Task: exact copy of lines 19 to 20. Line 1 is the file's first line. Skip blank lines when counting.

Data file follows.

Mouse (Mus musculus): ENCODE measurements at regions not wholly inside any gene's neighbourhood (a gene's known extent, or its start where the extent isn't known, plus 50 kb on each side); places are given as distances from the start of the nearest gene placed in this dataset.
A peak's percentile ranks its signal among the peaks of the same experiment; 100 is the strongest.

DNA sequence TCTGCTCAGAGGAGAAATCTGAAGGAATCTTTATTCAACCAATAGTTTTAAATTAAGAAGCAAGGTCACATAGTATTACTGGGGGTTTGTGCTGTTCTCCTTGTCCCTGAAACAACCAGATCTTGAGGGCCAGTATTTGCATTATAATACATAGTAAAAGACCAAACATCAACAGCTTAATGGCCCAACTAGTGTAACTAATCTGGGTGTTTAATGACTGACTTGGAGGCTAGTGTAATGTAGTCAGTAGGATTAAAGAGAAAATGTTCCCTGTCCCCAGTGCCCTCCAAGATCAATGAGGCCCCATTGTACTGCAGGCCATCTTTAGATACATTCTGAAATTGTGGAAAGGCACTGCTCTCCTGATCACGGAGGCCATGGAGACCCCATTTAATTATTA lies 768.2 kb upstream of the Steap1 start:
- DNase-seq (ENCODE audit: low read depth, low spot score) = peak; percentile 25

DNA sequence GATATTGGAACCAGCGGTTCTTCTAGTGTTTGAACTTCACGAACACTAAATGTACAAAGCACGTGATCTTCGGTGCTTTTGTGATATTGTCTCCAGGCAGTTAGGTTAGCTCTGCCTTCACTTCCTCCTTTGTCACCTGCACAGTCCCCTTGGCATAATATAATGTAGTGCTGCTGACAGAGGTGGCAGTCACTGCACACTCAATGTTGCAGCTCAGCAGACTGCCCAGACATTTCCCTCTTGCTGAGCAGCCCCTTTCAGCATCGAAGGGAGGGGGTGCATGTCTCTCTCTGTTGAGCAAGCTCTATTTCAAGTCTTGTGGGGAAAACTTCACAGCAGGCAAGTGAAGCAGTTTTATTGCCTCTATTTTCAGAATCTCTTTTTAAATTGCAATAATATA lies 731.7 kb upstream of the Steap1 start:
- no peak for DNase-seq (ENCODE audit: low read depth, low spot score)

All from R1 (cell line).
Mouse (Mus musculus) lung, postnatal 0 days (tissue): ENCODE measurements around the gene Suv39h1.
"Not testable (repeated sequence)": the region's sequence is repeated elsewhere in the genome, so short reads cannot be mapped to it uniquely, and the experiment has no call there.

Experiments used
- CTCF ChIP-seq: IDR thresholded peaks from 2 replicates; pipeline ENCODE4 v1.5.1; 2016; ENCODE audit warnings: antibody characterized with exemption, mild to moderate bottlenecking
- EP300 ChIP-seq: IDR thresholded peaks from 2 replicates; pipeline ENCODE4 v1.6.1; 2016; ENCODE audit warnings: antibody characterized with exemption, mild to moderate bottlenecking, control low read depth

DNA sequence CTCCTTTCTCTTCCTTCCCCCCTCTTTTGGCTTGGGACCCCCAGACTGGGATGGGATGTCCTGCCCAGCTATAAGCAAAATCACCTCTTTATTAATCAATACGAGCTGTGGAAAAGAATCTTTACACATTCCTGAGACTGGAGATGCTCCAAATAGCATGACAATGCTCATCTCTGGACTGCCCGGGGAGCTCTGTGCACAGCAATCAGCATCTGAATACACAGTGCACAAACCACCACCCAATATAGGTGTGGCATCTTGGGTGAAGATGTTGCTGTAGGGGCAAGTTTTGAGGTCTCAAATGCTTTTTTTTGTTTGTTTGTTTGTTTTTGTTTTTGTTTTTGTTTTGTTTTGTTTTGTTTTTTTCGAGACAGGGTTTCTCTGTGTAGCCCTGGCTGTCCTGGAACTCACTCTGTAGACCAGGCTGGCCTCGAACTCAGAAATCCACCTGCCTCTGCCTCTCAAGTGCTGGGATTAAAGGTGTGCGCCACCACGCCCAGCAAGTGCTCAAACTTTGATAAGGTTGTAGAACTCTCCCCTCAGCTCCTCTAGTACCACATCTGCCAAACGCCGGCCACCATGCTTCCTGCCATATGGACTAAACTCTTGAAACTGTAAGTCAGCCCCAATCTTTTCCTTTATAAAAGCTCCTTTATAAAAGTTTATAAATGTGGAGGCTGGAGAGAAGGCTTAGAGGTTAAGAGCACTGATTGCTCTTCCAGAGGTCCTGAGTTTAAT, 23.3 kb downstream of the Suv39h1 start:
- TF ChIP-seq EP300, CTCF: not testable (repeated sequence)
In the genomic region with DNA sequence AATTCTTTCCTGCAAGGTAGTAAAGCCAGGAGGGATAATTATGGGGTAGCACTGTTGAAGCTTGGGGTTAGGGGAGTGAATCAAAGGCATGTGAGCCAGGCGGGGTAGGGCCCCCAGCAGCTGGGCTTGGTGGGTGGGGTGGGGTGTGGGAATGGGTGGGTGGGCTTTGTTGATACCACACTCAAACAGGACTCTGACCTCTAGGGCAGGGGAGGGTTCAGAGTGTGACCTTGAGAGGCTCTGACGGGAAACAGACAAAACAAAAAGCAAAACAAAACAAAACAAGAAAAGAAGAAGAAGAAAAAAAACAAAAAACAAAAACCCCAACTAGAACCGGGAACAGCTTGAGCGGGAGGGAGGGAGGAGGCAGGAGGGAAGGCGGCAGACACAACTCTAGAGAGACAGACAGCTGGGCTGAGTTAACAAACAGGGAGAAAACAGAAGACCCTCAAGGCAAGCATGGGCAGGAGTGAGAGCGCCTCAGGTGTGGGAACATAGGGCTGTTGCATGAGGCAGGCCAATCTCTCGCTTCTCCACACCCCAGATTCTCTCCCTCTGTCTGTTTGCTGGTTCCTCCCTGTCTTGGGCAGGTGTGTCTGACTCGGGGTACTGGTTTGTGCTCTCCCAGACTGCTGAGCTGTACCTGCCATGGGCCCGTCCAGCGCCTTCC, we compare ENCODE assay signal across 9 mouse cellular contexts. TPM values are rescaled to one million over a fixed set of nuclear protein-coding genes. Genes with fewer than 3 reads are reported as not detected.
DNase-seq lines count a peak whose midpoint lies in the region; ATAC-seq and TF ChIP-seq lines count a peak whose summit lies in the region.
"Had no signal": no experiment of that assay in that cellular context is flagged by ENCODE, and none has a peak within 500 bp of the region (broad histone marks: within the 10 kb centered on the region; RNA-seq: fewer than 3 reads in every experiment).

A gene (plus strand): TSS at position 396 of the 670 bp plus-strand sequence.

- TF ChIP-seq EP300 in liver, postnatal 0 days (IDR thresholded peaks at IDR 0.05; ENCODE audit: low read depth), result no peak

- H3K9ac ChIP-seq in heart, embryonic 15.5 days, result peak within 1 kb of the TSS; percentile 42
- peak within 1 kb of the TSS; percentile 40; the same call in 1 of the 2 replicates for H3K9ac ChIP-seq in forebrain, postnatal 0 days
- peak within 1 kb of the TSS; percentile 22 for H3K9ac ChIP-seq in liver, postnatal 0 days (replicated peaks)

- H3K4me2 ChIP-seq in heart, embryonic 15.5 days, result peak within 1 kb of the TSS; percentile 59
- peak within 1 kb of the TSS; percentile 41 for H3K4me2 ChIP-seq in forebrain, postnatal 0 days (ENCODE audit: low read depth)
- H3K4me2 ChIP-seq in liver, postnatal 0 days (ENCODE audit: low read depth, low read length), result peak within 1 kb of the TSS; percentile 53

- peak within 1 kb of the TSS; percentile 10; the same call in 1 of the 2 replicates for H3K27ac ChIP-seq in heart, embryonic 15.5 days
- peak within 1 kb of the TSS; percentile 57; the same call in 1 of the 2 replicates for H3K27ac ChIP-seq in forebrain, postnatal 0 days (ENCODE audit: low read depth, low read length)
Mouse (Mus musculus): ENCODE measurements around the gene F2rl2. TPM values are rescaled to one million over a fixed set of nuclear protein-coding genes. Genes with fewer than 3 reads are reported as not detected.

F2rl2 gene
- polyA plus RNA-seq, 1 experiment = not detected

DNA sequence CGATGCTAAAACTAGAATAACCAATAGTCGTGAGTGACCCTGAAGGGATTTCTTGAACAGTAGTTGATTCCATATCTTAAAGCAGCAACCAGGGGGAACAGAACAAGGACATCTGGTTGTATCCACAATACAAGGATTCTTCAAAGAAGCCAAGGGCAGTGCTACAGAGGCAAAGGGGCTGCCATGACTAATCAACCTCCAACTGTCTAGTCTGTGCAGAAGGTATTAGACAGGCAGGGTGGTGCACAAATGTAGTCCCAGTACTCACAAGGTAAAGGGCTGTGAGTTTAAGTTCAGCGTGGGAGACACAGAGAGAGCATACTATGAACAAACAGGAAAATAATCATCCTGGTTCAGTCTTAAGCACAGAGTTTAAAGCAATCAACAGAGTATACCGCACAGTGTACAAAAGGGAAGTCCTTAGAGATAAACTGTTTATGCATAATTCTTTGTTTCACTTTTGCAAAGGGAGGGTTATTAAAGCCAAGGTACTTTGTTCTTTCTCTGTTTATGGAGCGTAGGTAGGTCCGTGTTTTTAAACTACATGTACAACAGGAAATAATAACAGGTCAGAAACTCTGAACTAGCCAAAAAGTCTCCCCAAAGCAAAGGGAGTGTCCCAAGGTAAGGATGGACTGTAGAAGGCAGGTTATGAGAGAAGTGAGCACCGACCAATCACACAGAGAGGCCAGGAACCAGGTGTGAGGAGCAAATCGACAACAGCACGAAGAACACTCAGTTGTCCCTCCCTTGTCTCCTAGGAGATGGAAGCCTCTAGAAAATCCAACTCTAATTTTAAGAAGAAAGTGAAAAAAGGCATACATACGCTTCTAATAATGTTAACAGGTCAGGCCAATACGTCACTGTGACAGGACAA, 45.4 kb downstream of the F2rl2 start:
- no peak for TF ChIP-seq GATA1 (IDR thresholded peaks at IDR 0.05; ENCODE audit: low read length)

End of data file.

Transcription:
- TF ChIP-seq EP300 in liver, postnatal 0 days (IDR thresholded peaks at IDR 0.05; ENCODE audit: low read depth), result no peak

- H3K9ac ChIP-seq in heart, embryonic 15.5 days, result peak within 1 kb of the TSS; percentile 42